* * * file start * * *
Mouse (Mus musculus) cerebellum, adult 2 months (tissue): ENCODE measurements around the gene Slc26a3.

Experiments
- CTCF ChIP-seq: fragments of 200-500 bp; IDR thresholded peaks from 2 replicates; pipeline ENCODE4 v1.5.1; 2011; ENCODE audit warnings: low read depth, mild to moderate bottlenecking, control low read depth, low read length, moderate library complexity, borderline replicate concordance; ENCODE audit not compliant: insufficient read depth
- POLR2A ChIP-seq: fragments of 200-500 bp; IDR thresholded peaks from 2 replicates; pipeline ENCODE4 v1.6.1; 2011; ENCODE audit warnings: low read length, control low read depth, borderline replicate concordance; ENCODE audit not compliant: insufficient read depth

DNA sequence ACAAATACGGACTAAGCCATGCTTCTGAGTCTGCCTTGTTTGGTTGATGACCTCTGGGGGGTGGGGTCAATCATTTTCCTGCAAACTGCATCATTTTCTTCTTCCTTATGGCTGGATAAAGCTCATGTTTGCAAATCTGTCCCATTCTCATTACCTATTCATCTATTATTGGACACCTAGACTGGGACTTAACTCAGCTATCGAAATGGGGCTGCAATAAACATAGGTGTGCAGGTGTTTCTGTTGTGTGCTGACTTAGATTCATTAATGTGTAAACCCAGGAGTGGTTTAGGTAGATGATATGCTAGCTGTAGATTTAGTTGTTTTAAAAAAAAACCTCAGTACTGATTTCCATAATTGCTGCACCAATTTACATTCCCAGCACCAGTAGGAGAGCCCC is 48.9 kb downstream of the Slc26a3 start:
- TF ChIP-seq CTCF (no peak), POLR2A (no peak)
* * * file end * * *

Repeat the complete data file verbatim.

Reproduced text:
Mouse (Mus musculus) cerebellum, adult 2 months (tissue): ENCODE measurements around the gene Slc26a3.

Experiments
- CTCF ChIP-seq: fragments of 200-500 bp; IDR thresholded peaks from 2 replicates; pipeline ENCODE4 v1.5.1; 2011; ENCODE audit warnings: low read depth, mild to moderate bottlenecking, control low read depth, low read length, moderate library complexity, borderline replicate concordance; ENCODE audit not compliant: insufficient read depth
- POLR2A ChIP-seq: fragments of 200-500 bp; IDR thresholded peaks from 2 replicates; pipeline ENCODE4 v1.6.1; 2011; ENCODE audit warnings: low read length, control low read depth, borderline replicate concordance; ENCODE audit not compliant: insufficient read depth

DNA sequence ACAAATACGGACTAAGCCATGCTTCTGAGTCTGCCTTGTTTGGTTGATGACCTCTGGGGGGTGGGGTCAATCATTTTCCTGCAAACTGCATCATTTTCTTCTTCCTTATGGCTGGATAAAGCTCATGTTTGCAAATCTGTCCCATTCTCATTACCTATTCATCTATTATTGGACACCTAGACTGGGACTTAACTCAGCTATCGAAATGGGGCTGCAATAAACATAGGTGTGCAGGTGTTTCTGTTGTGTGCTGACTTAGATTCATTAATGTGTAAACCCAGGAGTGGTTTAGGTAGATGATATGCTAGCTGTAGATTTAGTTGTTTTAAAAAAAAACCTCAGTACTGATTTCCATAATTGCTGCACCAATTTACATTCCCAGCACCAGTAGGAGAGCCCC is 48.9 kb downstream of the Slc26a3 start:
- TF ChIP-seq CTCF (no peak), POLR2A (no peak)